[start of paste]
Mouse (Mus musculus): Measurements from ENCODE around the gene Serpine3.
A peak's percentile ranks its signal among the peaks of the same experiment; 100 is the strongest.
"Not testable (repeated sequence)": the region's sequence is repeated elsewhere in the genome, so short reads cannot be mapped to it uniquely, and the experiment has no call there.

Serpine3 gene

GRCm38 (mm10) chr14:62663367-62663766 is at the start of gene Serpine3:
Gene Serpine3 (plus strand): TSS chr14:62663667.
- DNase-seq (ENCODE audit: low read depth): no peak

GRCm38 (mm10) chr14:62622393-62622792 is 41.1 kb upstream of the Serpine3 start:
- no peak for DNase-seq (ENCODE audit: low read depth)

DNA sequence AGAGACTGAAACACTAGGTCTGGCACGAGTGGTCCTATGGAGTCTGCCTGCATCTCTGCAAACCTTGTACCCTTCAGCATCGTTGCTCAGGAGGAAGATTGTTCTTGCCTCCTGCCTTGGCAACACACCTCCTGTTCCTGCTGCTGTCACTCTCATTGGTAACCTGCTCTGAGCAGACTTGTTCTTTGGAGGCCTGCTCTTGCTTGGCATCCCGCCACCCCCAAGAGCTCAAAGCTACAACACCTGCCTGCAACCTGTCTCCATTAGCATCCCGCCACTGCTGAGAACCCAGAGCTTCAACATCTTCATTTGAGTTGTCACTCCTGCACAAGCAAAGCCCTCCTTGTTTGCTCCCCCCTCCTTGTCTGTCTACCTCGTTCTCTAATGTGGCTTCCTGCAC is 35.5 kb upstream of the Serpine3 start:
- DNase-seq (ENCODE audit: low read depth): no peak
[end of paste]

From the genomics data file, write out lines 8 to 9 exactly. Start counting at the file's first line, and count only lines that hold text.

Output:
GRCm38 (mm10) chr14:62622393-62622792 is 41.1 kb upstream of the Serpine3 start:
- no peak for DNase-seq (ENCODE audit: low read depth)